The Universe in the Rearview Mirror: How Hidden Symmetries Shape Reality
By Dave Goldberg
Dutton Adult (July 11, 2013)
In his new book “The Universe in the Rearview Mirror,” Dave Goldberg expounds the important role of symmetries in the fundamental laws of physics. He starts with the discrete operations of charge-conjugation, parity, and time inversion, and their combinations. After introducing the reader to Emmy Noether and her work, he discusses continuous symmetries, homogeneity and isotropy, as well as Lorentz-invariance before continuing with gravity. The later chapters deal with gauge symmetries and symmetry breaking. The book finishes with existing proposals for physics beyond the standard model, grand unification, supersymmetry, and the missing theory of quantum gravity.
Goldberg does a remarkably good job conveying a very technical topic in non-technical terms and with only a handful of equations (yes, E=mc2 among them). He works mostly with analogies and writes in an engagingly colloquial way with a large dose of humor, though some readers might find the high density of jokes more distracting than helpful*. The bibliography and the guide to further reading provide helpful references for the readers who wish more details, and the book also has a brief glossary.
Symmetries that “shape reality,” as the subtitle of the book says, are a vast topic of course. Goldberg has focused on these symmetries that (for all we know) shape reality on the most basic level. He does not (except for the purpose of a brief analogy) touch upon the much broader topic of emergent symmetry and order in condensed matter systems, or in other areas of physics and science more generally. This focus has the benefit that the book is relatively lean (291 pages, hardcover) and maintains its momentum, but the blurb could have been more descriptive.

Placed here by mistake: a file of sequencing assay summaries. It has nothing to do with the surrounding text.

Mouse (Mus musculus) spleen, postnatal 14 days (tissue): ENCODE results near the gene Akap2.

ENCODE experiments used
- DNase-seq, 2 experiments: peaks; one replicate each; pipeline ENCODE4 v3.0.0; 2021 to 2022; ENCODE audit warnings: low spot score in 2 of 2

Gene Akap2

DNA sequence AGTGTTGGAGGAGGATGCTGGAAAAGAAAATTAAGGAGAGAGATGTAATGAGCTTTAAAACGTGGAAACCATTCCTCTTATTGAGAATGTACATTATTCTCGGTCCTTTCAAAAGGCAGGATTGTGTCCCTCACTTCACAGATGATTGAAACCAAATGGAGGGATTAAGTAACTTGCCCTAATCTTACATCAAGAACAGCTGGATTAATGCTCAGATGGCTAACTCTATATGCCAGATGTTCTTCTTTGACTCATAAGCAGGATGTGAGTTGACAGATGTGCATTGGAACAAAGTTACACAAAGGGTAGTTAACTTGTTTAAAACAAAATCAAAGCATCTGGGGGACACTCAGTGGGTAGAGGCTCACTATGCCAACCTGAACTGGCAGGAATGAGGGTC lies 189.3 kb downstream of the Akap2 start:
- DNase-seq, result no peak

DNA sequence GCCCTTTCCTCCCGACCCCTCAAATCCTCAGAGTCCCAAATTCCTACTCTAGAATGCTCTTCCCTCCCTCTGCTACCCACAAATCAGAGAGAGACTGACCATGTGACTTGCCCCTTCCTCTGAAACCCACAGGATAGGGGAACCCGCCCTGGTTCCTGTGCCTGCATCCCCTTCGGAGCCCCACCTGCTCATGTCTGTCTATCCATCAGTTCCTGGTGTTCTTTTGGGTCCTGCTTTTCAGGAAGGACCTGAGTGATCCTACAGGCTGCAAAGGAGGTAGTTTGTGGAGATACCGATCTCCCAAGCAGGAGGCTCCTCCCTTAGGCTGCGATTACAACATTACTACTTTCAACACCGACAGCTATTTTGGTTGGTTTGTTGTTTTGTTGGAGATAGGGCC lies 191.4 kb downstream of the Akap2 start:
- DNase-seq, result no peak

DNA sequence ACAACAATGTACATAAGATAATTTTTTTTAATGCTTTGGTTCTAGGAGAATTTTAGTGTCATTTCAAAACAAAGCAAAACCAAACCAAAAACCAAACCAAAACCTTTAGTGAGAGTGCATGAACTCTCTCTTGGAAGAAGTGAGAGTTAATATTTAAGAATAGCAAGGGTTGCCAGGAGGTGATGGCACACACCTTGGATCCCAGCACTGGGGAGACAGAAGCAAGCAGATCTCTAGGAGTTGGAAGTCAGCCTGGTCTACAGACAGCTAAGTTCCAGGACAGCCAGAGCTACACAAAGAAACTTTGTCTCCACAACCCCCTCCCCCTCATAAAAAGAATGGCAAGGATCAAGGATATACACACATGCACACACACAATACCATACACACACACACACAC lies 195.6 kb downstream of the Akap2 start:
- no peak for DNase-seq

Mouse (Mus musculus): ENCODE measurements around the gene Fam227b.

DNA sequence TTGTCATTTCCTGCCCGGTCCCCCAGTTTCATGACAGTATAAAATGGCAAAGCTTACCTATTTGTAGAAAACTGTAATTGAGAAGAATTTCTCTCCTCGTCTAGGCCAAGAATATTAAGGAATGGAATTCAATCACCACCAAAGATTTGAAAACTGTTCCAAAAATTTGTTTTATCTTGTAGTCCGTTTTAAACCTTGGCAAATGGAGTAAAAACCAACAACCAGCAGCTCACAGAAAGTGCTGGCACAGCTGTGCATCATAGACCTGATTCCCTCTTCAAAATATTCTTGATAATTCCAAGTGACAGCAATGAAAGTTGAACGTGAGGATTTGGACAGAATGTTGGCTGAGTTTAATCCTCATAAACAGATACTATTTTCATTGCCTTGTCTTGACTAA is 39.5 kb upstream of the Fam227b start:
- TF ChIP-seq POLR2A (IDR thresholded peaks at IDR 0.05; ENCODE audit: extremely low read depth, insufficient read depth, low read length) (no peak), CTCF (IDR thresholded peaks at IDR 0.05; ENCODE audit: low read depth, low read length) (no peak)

On the downside, the book is confusingly structured and the reader who doesn’t bring prior knowledge might become frustrated in several places. For example the WMAP mission is mentioned in the first chapter, without explanation for what exactly it measures and without an image. The radiation of the cosmic microwave background is again introduced in the third chapter, without referral to the earlier mentioning of WMAP, and temperature anisotropies are briefly mentioned here. Temperature anisotropies are then again introduced at the end of this chapter and here the WMAP image finally appears (low-resolution black-white), alas without the image being mentioned in the text and without explanation for what it shows.
In fact, while the graphics that have specifically been produced to accompany the text are well done and helpful, the book also contains a number of images that are useless and only loosely connected to the text. An image on page 41 I guess shows the Venus transit which is mentioned in the text on this page, or maybe it shows an exercise to find one’s blind spot. On page 109, the reader encounters a Klein bottle and the only reason I can infer is that the next page mentions Emmy Noether “took classes with Hilbert and Klein.” An image on page 118 (no caption) shows Einstein arcs and the explanation in the text amounts to “massive bodies bend light”. The image on page 250 remained a mystery to me until I found it in the Wikipedia entry to “Sisyphus” (mentioned on that page).